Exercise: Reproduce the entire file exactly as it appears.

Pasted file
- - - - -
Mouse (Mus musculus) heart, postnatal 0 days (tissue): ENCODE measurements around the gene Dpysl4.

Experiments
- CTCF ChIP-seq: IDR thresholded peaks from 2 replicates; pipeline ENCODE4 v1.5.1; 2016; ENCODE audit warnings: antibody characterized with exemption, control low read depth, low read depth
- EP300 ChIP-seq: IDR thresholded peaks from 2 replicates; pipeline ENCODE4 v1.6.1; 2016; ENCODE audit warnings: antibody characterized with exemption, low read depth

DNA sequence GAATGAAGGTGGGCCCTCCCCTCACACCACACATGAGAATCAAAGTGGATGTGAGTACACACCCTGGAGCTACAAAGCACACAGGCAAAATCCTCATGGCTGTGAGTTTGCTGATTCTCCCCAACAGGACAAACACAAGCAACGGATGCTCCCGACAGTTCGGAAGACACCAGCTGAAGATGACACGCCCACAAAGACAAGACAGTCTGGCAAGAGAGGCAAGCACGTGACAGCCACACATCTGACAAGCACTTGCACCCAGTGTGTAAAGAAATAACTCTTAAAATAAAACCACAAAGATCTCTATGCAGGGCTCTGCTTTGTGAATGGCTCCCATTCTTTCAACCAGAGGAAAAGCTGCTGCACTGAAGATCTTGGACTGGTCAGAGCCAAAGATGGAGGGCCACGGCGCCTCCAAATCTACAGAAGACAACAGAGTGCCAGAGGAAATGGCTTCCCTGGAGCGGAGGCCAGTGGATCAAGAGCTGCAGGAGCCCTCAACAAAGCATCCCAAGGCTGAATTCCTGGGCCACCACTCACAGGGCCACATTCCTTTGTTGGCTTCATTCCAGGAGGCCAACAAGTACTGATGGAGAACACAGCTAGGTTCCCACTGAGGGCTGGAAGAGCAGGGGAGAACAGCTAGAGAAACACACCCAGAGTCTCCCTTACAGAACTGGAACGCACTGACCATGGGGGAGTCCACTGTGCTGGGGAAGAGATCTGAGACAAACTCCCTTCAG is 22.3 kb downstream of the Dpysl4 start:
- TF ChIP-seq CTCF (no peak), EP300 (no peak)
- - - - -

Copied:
Mouse (Mus musculus) heart, postnatal 0 days (tissue): ENCODE measurements around the gene Dpysl4.

Experiments
- CTCF ChIP-seq: IDR thresholded peaks from 2 replicates; pipeline ENCODE4 v1.5.1; 2016; ENCODE audit warnings: antibody characterized with exemption, control low read depth, low read depth
- EP300 ChIP-seq: IDR thresholded peaks from 2 replicates; pipeline ENCODE4 v1.6.1; 2016; ENCODE audit warnings: antibody characterized with exemption, low read depth

DNA sequence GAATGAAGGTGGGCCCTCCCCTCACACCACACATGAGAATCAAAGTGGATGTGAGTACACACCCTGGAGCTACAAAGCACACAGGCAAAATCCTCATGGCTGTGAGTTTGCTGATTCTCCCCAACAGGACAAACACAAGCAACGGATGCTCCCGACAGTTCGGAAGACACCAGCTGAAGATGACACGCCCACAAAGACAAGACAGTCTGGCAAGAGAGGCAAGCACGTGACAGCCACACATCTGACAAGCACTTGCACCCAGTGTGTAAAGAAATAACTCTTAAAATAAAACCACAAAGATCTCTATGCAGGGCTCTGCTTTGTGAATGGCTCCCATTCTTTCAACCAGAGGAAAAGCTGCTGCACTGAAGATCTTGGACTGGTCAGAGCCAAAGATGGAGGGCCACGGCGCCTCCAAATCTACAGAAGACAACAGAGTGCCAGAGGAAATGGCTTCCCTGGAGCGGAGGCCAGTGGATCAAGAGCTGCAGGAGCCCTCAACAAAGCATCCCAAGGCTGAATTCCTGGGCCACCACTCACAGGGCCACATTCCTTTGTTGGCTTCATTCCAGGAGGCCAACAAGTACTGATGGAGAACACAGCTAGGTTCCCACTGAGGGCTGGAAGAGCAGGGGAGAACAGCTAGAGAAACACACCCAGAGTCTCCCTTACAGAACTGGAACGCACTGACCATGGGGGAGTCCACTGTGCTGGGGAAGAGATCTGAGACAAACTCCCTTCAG is 22.3 kb downstream of the Dpysl4 start:
- TF ChIP-seq CTCF (no peak), EP300 (no peak)